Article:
Pardon Me

George Wilson robbed a mail coach in 1829, was tried, convicted and sentenced to hang for it.

But some influential friends of his intervened. They petitioned President Andrew Jackson repeatedly until he finally issued George Wilson a pardon.

Wilson didn’t celebrate his pardon as expected though. He refused it instead. He wanted to die.

The sheriff was stuck. He’d never been in such a strange predicament before – don’t know that anyone had.

Sheriff appealed to President Jackson, who was also stumped and so appealed to the Supreme Court.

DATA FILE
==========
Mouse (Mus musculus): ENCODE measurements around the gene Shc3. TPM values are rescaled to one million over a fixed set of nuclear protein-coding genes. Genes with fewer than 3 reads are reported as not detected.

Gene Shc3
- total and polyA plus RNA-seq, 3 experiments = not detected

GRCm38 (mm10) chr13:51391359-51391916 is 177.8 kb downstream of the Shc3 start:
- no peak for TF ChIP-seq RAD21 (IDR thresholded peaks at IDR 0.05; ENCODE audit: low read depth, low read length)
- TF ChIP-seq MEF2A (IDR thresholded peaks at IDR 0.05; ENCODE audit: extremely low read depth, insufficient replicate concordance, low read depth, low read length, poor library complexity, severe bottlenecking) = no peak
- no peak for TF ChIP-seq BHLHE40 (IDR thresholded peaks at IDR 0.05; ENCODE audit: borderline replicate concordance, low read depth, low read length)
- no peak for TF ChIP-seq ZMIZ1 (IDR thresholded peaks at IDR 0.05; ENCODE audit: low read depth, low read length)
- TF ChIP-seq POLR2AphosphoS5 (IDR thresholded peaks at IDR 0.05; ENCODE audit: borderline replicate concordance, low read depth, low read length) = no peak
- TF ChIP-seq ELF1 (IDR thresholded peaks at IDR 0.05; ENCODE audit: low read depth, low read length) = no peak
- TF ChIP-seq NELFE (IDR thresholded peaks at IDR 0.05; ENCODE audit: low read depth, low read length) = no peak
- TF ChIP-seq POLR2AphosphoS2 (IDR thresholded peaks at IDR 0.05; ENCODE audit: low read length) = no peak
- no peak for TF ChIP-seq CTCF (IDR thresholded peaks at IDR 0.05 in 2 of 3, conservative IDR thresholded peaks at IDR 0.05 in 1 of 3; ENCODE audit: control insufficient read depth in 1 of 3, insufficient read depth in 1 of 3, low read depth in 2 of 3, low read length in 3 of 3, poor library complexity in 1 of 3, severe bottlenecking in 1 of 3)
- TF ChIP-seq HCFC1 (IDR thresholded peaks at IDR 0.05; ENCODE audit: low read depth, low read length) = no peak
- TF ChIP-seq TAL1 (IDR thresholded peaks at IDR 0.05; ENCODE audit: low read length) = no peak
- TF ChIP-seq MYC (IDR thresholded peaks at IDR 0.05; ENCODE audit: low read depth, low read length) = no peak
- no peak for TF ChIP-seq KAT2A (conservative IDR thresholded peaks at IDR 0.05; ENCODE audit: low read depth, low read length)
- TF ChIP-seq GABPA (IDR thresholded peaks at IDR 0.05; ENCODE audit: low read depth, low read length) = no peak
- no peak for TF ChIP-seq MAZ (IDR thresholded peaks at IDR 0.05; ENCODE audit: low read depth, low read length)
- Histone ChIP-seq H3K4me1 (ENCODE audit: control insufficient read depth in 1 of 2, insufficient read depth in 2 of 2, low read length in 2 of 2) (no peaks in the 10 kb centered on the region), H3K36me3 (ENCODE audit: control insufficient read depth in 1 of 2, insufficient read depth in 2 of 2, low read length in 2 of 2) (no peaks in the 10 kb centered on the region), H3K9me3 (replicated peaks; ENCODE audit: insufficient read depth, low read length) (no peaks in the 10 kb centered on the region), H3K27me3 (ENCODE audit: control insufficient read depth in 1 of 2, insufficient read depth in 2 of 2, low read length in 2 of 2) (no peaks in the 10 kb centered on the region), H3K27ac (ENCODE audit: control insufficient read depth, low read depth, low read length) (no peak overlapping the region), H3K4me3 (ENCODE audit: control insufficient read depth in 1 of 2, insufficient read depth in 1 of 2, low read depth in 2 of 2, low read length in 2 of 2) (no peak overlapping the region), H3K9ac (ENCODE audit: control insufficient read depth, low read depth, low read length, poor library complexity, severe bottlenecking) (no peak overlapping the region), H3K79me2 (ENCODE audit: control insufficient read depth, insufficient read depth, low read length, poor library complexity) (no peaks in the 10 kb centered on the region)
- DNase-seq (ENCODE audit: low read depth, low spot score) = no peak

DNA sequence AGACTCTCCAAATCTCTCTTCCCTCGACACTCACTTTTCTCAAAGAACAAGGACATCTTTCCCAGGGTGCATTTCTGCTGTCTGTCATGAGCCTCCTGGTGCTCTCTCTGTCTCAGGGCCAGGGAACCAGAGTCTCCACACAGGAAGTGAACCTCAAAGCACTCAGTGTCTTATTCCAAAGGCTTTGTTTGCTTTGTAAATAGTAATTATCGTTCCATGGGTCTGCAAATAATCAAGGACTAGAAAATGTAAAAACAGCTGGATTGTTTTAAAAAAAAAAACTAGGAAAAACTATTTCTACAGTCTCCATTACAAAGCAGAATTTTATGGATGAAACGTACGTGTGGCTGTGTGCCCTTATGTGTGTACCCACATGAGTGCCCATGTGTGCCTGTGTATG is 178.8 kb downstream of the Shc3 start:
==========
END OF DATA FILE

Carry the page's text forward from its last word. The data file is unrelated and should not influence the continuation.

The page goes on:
Chief Justice John Marshal gave his ruling:

A pardon is a piece of paper, the value of which depends on its acceptance by the person implicated. Anyone under the sentence of death would hardly be expected to refuse a pardon, but if it is refused, it’s no pardon.

George Wilson hung from the gallows while his signed pardon rested less than a hundred feet away on the sheriff’s desk.

I’m up early working on the final stage of sermon preparation for Sunday: condensing. If I could condense this week’s entire message on forgiveness into one thought it’d be this: Forgiving you at any profound and liberating level isn’t possible until I see my need for God’s pardon and accept it.